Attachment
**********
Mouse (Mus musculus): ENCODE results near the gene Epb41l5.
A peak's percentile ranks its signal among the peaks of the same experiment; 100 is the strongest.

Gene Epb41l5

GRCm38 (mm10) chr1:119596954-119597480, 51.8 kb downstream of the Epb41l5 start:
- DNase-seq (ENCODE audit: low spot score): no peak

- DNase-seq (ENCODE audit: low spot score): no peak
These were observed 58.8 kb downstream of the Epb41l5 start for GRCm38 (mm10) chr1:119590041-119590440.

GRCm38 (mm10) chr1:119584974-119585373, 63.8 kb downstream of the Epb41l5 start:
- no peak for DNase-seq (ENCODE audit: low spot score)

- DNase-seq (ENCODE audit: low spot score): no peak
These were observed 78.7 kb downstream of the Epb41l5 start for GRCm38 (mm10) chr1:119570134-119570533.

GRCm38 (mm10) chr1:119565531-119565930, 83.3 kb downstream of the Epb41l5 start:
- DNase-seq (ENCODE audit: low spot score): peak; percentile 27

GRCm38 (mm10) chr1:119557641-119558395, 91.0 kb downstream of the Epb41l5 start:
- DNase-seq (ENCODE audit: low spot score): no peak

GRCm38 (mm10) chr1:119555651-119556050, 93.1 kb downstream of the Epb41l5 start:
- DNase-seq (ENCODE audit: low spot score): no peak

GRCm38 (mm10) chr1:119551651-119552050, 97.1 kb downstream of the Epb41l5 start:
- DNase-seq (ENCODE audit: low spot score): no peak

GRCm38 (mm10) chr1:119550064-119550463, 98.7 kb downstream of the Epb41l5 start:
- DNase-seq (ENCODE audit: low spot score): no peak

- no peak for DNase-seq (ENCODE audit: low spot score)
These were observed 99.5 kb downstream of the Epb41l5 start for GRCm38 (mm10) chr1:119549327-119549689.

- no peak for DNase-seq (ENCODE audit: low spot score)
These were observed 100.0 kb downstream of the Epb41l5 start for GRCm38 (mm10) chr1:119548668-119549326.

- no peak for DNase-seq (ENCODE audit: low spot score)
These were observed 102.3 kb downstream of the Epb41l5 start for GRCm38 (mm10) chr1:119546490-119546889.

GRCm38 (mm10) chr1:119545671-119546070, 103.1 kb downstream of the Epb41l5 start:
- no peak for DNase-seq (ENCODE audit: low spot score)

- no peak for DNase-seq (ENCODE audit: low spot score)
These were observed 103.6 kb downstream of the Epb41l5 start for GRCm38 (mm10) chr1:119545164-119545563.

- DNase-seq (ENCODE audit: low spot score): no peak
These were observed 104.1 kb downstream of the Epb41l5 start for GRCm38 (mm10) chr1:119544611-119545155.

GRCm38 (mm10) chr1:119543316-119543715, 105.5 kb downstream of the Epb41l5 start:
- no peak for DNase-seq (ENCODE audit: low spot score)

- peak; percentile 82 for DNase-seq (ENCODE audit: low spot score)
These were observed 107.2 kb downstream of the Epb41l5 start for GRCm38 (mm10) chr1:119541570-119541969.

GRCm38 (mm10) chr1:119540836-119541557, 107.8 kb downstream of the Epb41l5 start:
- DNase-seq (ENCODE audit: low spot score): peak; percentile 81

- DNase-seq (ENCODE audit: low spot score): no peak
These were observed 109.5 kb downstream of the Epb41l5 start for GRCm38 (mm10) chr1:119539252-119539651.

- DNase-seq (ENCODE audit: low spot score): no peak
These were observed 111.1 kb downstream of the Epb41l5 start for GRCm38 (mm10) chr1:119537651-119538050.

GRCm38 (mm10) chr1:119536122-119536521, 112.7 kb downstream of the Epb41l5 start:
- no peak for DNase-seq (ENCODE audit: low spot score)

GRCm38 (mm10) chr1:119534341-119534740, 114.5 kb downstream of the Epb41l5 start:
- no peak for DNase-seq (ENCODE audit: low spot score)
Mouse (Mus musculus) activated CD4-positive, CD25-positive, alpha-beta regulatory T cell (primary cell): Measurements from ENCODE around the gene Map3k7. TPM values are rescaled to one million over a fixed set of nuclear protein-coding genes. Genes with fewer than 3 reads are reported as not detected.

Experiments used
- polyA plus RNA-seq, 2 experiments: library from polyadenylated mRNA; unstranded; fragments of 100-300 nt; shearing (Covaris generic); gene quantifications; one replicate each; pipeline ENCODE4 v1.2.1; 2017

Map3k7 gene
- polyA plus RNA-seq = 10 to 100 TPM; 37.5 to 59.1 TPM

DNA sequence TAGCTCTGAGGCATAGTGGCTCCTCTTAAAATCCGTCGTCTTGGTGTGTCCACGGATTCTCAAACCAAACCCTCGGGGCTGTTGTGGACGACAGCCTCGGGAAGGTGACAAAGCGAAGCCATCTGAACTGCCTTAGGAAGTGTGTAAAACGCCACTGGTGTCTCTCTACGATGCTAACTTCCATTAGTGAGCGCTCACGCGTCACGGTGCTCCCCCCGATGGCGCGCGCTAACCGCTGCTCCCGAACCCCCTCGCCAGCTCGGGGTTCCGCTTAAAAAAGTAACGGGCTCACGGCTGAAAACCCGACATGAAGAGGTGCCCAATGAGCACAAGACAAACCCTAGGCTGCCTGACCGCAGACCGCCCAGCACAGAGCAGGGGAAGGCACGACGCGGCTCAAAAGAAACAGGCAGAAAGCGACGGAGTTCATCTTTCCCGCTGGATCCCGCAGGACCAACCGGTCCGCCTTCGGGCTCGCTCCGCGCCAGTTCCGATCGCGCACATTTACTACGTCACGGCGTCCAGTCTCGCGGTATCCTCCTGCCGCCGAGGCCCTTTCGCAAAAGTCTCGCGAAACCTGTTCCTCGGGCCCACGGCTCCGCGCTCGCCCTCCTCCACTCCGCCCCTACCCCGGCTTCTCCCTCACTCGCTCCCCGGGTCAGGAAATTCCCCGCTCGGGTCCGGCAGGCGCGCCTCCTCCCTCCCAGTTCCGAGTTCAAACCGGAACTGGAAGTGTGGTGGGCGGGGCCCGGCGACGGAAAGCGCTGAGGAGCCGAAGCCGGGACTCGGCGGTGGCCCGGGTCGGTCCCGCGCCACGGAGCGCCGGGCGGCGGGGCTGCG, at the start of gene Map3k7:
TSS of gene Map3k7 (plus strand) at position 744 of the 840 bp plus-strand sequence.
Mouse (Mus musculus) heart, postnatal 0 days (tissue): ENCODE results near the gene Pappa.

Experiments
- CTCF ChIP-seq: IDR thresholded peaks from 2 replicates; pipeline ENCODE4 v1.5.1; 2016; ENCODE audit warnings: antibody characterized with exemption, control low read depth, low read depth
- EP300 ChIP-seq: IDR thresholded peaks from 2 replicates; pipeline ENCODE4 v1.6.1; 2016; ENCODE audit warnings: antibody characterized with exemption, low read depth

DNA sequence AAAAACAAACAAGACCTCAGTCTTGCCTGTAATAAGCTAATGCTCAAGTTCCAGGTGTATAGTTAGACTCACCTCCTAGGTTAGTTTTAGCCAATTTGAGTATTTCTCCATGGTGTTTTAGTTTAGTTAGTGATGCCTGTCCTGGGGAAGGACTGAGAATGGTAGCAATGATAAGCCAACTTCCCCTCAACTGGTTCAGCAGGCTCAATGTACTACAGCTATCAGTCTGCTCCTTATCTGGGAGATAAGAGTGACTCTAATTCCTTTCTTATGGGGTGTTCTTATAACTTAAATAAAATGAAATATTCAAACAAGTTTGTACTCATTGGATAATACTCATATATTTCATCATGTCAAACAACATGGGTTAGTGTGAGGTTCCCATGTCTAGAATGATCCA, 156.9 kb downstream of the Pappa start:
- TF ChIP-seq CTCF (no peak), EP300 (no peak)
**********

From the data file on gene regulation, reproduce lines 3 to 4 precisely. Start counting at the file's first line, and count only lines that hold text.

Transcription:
Gene Epb41l5

GRCm38 (mm10) chr1:119596954-119597480, 51.8 kb downstream of the Epb41l5 start: